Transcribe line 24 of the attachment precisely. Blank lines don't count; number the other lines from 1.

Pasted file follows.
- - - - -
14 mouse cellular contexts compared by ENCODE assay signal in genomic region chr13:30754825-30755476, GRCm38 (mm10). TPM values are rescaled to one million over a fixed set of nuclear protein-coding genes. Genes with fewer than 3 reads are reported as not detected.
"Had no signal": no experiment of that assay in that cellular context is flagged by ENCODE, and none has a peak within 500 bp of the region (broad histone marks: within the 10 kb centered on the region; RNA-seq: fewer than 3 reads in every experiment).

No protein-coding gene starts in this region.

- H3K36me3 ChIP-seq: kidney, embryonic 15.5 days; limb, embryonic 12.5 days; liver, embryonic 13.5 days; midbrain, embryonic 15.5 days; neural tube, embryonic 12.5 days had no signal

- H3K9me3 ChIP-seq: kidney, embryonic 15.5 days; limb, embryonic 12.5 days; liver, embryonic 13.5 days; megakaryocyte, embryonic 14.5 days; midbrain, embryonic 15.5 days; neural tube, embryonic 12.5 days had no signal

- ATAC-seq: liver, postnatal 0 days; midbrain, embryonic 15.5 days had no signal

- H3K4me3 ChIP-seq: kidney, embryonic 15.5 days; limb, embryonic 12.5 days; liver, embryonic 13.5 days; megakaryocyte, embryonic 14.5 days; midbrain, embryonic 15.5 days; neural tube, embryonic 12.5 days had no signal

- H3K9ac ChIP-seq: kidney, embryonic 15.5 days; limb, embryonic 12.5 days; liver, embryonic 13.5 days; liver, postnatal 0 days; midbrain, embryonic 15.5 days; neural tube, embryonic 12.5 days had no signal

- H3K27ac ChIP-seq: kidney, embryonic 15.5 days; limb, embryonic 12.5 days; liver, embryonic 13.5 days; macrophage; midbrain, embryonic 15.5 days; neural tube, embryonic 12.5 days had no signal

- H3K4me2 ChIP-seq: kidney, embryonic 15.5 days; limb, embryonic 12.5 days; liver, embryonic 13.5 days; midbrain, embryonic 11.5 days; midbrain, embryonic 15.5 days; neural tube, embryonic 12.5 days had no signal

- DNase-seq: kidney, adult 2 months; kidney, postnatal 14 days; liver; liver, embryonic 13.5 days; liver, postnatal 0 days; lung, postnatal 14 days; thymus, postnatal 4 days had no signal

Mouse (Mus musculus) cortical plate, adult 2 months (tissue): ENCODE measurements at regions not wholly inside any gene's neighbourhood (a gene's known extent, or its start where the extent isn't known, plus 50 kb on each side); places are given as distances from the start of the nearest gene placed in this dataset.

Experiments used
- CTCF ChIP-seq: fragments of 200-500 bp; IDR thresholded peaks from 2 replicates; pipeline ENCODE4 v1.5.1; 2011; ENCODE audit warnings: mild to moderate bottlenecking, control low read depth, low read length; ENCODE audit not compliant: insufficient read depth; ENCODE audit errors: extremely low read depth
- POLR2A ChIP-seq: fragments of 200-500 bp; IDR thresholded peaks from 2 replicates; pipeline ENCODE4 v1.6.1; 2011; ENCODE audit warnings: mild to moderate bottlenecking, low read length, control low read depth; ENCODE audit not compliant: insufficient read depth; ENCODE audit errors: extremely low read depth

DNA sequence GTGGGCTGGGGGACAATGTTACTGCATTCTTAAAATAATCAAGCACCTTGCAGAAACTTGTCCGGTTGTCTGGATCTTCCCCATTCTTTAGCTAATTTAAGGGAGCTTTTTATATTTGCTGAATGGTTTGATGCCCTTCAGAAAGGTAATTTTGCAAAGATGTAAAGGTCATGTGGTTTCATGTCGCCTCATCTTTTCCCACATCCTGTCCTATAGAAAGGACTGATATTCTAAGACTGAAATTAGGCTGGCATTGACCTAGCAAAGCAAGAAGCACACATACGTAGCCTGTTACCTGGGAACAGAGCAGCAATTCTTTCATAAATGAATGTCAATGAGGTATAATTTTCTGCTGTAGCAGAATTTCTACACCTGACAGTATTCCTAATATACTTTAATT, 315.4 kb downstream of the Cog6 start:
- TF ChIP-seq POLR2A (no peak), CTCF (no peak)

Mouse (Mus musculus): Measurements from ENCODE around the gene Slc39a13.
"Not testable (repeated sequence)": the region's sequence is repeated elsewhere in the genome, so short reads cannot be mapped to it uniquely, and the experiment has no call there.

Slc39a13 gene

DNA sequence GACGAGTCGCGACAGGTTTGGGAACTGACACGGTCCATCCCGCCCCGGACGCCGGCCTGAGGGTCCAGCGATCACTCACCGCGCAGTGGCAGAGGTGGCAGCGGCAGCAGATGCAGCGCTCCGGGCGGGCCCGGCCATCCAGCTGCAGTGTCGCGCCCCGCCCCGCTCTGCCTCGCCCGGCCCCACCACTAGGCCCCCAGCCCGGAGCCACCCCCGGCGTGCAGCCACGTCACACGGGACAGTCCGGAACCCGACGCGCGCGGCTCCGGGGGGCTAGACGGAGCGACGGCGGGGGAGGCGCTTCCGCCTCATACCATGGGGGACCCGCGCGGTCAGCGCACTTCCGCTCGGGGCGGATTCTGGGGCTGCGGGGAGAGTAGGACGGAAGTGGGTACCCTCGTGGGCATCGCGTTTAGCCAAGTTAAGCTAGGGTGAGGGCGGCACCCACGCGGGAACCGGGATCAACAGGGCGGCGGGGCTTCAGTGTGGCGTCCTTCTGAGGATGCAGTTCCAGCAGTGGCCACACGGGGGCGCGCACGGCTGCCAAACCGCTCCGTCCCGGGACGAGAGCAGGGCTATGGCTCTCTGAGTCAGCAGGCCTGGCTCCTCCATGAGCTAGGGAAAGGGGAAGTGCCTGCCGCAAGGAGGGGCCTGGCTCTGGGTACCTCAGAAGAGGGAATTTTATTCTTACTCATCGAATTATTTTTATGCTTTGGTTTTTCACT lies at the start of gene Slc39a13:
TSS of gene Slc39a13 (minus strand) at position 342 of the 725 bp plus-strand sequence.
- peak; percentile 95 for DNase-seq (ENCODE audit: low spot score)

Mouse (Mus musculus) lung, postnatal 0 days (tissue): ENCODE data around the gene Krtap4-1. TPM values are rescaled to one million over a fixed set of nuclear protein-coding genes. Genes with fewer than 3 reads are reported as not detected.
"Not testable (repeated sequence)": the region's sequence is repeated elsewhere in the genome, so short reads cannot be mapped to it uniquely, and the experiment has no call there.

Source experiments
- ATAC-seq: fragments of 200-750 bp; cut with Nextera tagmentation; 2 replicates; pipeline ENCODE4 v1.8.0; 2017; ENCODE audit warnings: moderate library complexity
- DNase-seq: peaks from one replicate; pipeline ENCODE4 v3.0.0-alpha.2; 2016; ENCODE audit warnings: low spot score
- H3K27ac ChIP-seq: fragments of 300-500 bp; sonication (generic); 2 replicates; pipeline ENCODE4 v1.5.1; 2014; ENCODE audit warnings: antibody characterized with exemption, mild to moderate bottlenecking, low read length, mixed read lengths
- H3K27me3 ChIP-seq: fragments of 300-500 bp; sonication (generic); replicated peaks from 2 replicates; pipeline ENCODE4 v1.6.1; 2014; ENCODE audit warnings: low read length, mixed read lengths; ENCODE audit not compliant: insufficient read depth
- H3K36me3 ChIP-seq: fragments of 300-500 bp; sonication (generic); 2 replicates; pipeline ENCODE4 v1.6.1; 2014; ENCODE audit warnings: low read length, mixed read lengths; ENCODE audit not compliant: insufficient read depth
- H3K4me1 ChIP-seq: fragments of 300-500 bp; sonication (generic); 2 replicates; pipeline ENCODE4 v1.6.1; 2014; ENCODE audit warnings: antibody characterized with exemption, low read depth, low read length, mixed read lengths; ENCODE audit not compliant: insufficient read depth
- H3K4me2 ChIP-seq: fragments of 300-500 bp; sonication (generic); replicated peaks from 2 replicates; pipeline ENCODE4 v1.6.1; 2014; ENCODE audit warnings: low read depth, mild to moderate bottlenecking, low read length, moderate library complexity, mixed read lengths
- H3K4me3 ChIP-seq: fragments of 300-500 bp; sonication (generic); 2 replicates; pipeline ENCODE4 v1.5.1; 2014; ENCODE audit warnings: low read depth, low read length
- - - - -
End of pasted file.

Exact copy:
Mouse (Mus musculus) lung, postnatal 0 days (tissue): ENCODE data around the gene Krtap4-1. TPM values are rescaled to one million over a fixed set of nuclear protein-coding genes. Genes with fewer than 3 reads are reported as not detected.